Colombia says it killed FARC rebel leader

Death of Cano, who took over leadership of the rebels after their founder died in 2008, is a strategic victory for President Juan Manuel Santos.

November 5, 2011 07:51
1 minute read.
Colombia's Defence Minister Juan Carlos Pinzon

Colombia's Defence Minister Juan Carlos Pinzon. (photo credit: Reuters)


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BOGOTA - Colombian forces killed the FARC rebel leader Alfonso Cano in combat, delivering another serious blow to Latin America's longest guerrilla insurgency, the defense ministry said on Friday.

The FARC, or Revolutionary Armed Forces of Colombia, has been battered by a US-backed military campaign started in 2002 and the waning insurgency has lost several key commanders in the last four years.

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The death of Cano, who took over leadership of the rebels after their founder died in 2008, is a strategic victory for President Juan Manuel Santos. He came to office last year promising to keep up a hardline stance against the guerrillas.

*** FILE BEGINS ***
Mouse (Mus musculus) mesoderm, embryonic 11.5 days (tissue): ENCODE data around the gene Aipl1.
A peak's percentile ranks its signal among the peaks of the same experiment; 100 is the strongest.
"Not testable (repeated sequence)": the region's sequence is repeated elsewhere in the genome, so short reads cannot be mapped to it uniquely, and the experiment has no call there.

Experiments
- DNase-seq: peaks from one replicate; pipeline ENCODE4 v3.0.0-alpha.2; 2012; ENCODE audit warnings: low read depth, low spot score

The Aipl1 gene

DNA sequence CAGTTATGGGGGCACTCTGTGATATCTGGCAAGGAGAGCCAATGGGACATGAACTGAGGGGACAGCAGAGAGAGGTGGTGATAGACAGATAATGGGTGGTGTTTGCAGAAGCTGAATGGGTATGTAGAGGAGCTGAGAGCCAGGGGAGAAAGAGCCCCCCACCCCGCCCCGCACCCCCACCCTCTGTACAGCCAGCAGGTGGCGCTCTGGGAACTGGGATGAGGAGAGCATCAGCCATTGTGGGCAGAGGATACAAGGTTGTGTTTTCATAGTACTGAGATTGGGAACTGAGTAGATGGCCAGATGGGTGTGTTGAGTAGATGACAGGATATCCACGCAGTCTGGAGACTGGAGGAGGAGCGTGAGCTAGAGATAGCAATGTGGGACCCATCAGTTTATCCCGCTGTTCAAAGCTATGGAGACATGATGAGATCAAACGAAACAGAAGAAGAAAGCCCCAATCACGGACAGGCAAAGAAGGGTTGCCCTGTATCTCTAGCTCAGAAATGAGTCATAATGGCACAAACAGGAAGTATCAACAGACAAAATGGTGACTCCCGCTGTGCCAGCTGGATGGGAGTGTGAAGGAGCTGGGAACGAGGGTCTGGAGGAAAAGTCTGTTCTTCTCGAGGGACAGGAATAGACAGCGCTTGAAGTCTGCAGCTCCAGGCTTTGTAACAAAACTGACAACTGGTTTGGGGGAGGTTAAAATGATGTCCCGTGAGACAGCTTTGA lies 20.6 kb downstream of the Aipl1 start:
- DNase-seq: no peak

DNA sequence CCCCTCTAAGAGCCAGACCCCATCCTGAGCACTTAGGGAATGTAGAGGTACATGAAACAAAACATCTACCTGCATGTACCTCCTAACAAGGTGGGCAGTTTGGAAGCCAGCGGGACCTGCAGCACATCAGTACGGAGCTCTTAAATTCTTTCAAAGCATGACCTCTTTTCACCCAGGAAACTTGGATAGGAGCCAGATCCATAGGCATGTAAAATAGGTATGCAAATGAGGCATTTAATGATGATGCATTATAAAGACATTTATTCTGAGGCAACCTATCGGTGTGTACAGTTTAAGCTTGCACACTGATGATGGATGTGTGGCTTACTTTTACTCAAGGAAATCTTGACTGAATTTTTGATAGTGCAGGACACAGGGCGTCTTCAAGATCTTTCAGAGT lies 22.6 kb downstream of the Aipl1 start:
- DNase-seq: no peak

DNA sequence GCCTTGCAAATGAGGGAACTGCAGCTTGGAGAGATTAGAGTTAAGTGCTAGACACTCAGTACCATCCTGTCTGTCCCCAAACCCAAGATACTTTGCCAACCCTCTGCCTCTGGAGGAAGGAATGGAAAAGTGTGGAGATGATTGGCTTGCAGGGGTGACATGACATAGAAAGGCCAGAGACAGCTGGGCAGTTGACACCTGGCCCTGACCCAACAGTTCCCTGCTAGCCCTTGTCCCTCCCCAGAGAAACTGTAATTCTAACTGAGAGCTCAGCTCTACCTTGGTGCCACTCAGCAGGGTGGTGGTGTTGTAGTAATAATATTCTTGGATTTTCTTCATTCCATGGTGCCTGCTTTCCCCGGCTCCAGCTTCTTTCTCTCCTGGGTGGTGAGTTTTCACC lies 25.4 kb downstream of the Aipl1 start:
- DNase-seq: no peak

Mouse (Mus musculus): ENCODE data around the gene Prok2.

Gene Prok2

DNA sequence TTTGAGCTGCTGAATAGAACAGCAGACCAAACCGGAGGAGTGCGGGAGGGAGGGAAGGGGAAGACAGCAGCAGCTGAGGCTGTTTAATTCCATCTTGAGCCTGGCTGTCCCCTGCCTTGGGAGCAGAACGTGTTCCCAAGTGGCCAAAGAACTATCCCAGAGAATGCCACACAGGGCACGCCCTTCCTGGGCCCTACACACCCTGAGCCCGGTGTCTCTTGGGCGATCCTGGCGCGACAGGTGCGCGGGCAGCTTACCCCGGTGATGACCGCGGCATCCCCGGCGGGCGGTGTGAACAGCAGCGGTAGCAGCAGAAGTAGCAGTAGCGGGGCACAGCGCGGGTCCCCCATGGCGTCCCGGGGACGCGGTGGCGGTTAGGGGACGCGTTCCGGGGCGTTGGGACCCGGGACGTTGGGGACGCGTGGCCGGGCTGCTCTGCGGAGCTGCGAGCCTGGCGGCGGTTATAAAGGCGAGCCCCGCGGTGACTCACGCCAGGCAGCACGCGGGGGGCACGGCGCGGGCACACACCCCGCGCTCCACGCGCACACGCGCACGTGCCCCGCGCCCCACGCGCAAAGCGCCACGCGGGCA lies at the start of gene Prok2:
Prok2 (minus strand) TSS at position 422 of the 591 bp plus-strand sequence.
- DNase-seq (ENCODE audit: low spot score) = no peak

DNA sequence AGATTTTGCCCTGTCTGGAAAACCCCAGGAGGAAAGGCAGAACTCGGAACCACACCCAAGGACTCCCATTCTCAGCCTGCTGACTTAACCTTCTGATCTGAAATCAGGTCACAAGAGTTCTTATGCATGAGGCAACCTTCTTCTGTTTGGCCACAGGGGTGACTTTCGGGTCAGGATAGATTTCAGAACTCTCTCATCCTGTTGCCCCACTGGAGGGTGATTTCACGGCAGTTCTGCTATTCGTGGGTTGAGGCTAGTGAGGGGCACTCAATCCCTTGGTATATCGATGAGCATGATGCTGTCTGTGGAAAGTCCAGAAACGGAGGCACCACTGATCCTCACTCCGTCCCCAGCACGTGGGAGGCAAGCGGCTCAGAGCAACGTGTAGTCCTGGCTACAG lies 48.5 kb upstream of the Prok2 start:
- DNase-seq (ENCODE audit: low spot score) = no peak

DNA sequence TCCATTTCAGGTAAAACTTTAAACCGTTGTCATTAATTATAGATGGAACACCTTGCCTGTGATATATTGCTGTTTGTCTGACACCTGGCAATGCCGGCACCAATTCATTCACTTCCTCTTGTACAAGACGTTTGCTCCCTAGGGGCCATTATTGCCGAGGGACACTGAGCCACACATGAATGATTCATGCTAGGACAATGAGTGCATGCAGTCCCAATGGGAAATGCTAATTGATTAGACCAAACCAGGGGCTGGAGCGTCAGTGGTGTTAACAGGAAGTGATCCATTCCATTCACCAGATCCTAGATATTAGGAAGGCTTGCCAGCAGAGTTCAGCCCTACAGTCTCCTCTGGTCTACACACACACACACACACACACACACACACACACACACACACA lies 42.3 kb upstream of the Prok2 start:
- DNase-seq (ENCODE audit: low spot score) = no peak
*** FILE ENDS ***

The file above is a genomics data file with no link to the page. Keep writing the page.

Cano's death follows the killing late last year of top FARC military commander Mono Jojoy in a bombardment and assault on his camp.

The strike against Cano underscores how Colombia's military can now attack rebel leaders deep in mountains and jungles.

While unlikely to bring a swift end to nearly five decades of war, Cano's death will further damage the rebel group's ability to regroup and coordinate high-profile attacks.


Once a powerful force controlling large swaths of Colombia, the FARC is now at its weakest in decades. Violence, bombings and kidnappings from the conflict have eased sharply.

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